In fact there is in the liturgy today “much banality because of incompetent use of word, space, altar, liturgical vesture, and gesture,” said the bishop. Here one could learn something from the rigors of art. Kapellari appealed for theology professors, seminaries, religious orders, and lay training centers to be “qualified loci for diagnosis as therapy.” Like art, the liturgy is a “place of self-transcendence” to God and other humans.

The KAV summer conference… is dedicated to the question, “What do the arts have to say about God?” …

Kathweb Nachrichten, tr. and excerpted by awr.

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5 comments

  1. When he speaks of the arts, I assume he is referring mostly to the visual arts and music, but I would also add just a small footnote on the proclamation of scripture, which he alludes to once. Recently, I attended a Mass at which the readings were read so fast, they were hardly intelligible– much less a vehicle for meaning or engagement on the part of the hearers. I started to imagine (fancifully!) that someone must have given the reader a bonus meal at the local diner if she could read the whole passage without taking a single breath. The previous week (same parish) a gentleman read the reading as though it were a stock report. Utterly flat. No inflection. In fact, the news is read more expressively on the radio. What can one say? Abysmal. Just abysmal.

    1. +JMJ+

      I share your concern for the quality of proclamation of Scripture in our parishes. From time to time I hear a very wooden reading, as if every sentence were the same sort of sentence. No inflection at questions, no expression of poetry or rhetoric (in St. Paul’s letter, specifically), no noticeable heart or passion.

      There is surely a middle ground between a “Ben Steinian” reading and a thespian’s performance.

      1. What do you think is the cause of such poor proclamation? Is it that people are not screened? Is it poor training? I think a lot of people assume that anyone of a certain educational level can read aloud effectively, but I have found it is truly a gift — a gift that can be developed, but not everyone wants to put work into it.

      2. +JMJ+

        I can think of a whole number of factors (including yours). In no particular order…

        1. They are not screened: they just sign up and start lectoring.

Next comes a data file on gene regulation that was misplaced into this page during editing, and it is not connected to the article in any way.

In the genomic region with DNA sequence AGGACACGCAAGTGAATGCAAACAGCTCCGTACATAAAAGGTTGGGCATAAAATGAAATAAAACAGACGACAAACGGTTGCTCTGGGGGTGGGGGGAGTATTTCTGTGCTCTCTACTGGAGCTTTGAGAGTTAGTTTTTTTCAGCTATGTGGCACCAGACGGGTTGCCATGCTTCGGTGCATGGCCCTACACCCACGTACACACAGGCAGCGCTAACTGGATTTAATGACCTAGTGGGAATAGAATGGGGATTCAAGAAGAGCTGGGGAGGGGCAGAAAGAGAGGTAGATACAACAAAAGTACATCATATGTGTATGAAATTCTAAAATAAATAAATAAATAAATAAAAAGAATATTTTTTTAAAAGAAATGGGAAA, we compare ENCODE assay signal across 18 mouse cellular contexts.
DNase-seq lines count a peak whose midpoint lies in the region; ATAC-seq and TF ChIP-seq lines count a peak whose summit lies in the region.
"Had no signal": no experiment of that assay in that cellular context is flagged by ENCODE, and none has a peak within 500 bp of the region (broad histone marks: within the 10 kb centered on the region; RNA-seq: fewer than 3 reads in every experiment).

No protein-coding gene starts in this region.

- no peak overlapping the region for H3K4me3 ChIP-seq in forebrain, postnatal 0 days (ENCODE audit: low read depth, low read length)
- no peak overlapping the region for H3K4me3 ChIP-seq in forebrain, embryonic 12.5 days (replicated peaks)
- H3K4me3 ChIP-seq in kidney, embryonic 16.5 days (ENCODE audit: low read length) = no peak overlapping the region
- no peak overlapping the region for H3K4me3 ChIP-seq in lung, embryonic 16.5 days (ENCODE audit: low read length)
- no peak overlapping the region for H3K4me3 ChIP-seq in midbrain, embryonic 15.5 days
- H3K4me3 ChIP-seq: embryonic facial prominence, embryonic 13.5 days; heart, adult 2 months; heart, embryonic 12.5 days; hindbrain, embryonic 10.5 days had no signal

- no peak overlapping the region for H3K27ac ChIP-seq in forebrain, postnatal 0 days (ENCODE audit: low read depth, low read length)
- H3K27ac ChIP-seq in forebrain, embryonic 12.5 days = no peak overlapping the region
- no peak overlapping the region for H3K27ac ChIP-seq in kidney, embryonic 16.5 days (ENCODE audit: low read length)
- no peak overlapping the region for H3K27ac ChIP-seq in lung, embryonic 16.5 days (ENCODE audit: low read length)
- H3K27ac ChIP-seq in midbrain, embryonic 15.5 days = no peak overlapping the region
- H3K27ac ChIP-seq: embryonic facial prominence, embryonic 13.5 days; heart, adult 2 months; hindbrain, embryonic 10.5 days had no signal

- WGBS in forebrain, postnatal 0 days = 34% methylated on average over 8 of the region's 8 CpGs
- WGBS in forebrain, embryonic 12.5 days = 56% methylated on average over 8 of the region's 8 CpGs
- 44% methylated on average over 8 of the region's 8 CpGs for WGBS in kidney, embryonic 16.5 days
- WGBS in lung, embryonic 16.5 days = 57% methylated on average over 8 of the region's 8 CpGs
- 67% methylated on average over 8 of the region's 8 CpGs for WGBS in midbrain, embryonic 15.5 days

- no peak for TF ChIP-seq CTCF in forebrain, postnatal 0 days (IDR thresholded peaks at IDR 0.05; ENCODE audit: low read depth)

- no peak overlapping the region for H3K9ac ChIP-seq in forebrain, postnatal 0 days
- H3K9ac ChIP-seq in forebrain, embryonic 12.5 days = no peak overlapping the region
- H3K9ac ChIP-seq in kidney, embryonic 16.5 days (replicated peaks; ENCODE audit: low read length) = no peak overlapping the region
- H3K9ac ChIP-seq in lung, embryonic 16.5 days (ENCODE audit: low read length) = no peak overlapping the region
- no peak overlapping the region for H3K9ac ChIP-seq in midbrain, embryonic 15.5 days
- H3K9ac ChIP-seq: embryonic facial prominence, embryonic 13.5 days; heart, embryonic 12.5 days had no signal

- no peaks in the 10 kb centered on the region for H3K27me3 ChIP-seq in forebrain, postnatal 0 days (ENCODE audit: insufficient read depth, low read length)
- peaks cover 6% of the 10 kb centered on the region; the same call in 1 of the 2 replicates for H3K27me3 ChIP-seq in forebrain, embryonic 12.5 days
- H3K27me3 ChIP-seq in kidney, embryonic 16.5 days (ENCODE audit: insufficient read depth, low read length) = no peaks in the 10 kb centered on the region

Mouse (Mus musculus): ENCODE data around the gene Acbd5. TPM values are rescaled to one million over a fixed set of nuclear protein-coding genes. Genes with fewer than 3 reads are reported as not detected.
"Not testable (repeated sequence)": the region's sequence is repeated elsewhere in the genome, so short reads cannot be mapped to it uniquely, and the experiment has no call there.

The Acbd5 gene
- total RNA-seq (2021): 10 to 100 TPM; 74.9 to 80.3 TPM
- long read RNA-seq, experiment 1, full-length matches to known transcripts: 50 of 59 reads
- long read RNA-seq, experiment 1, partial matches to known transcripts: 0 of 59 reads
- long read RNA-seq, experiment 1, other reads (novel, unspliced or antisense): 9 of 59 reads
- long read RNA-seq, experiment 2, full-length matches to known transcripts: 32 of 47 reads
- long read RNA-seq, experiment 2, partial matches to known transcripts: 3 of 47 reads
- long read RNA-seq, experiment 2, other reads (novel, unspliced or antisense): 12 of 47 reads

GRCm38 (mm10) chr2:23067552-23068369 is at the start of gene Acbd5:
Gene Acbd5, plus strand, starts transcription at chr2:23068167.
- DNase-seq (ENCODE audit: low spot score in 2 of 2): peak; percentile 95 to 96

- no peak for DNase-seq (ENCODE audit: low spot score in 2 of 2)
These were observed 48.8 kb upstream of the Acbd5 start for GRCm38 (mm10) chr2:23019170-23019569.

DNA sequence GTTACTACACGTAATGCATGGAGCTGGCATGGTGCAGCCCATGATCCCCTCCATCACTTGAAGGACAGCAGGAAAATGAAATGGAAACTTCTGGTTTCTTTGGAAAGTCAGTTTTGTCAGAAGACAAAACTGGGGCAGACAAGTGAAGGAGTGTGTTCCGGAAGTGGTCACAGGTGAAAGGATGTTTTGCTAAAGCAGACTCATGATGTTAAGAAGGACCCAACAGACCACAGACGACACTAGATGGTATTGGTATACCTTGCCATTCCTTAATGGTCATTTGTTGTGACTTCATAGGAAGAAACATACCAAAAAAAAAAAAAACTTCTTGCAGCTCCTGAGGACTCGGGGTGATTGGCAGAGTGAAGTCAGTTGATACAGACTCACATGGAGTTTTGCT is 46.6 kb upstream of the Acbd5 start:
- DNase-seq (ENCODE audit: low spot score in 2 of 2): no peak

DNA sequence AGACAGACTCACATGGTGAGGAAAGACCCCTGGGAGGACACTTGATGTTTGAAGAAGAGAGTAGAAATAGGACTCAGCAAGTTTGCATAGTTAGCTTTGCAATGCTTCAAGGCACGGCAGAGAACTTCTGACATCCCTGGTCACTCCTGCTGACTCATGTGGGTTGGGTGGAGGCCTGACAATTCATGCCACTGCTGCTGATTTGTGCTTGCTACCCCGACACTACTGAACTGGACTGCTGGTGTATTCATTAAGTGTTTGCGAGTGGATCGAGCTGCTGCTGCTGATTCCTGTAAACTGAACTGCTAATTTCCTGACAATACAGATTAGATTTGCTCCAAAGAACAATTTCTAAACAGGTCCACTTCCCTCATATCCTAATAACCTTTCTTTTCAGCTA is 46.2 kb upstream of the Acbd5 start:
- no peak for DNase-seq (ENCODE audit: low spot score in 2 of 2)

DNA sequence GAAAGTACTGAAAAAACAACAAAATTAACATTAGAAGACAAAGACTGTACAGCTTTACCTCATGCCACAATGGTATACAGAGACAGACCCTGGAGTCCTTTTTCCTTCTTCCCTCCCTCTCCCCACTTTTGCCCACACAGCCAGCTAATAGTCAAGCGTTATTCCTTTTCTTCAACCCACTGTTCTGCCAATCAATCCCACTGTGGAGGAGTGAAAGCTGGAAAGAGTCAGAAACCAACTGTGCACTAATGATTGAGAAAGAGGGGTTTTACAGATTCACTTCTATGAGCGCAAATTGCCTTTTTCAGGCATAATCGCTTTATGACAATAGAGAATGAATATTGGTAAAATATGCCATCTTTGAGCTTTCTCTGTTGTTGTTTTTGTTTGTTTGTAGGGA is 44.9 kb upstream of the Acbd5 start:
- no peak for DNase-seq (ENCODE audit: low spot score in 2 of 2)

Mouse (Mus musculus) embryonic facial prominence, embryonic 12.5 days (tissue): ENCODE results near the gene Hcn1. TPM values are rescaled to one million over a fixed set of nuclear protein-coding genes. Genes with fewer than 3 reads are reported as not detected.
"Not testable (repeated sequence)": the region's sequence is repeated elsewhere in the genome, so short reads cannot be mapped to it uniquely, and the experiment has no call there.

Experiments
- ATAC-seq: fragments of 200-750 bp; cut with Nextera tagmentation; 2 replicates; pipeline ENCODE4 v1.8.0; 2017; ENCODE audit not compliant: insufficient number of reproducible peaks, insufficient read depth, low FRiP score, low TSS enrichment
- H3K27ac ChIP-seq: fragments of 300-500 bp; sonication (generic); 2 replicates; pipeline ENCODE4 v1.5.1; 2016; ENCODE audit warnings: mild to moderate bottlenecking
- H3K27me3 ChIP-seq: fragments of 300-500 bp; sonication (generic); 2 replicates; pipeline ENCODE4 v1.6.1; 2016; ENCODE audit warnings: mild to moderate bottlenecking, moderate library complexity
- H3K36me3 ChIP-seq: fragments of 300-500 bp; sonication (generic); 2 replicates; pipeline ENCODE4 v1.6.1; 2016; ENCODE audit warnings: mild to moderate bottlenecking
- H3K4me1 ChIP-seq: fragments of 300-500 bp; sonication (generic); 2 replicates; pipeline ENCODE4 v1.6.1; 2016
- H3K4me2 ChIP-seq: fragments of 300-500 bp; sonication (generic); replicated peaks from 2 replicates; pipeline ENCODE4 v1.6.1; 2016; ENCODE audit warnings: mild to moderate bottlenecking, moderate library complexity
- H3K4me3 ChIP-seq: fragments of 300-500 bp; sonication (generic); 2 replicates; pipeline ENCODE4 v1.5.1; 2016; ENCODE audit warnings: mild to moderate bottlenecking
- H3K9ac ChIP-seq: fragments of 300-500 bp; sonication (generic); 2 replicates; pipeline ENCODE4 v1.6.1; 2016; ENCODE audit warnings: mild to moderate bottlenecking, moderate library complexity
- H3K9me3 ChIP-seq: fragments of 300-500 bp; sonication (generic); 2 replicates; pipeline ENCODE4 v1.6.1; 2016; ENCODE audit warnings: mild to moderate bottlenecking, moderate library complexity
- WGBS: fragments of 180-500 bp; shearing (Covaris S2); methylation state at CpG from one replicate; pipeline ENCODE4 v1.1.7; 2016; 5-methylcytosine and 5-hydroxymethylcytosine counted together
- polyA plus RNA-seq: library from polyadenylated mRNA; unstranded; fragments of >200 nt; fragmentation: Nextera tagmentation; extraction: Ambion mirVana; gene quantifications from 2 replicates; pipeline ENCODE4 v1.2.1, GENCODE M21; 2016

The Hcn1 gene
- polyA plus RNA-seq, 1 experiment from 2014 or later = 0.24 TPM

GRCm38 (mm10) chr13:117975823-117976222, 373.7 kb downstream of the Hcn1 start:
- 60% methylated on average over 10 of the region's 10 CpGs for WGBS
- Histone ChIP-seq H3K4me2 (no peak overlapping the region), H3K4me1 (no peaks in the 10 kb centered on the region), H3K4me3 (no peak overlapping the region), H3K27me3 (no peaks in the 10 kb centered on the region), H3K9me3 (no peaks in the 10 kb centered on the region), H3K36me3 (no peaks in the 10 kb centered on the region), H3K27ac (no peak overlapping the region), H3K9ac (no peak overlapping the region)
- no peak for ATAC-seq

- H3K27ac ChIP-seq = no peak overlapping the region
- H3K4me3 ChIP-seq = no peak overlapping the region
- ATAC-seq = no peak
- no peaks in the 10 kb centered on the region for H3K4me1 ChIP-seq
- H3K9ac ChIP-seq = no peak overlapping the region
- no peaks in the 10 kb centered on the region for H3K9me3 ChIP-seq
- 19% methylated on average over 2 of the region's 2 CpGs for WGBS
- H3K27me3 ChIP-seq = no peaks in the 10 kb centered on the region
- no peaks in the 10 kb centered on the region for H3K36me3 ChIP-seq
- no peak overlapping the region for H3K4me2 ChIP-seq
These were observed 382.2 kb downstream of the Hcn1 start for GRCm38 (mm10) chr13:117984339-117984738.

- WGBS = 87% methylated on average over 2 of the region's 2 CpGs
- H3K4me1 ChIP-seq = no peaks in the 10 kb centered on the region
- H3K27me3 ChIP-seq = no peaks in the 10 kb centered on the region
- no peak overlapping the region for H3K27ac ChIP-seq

2. They are poorly trained: they receive little to no instruction and feedback, and they don’t know how to read Scripture aloud.

        3. They do not prepare: they do not take the time to read the Scriptures (in their context) before Mass.

        4. (At one extreme) They are caught up in lectoring: They see it as a performance or display, and so they try to put as much of themselves into the reading as possible.

        5. (At the other extreme) They do not care: they see lectoring as perfunctory, just some job that someone has to do to get the Mass moving along, so they are not concerned with how well it’s done.

        That’s what I’ve come up with.

        I was a lector for four years at my previous parish, where we did have a screening process and some form of training. We also received workbooks every liturgical year with the Sunday readings (from LTP, I think). I don’t know how much “on the job” feedback and training there was; in my experience, it was just to see if you were ready to start, not a constant evaluation. The quality of lectoring there was (on the whole) very good, in my opinion.

        At my current parish is where I hear the wooden readings, and it’s the sort of thing that makes me want to “come out of retirement,” if you’ll pardon the expression.

      3. This past Sunday, the lector utterly mangled the word “Ecclesiastes” – prompting a fellow seated behind me to disgustedly mutter the Lord’s name in vain. I am fairly confident that this lector received no feedback from the priest, since, in over 12 years of lectoring, I have never received any from our priests. Of course, as far as I know, I have never mangled the name of a Biblical book so completely.

        Training in proclamation is non-existent at our parish. And I think the criteria for becoming a lector is equally absent.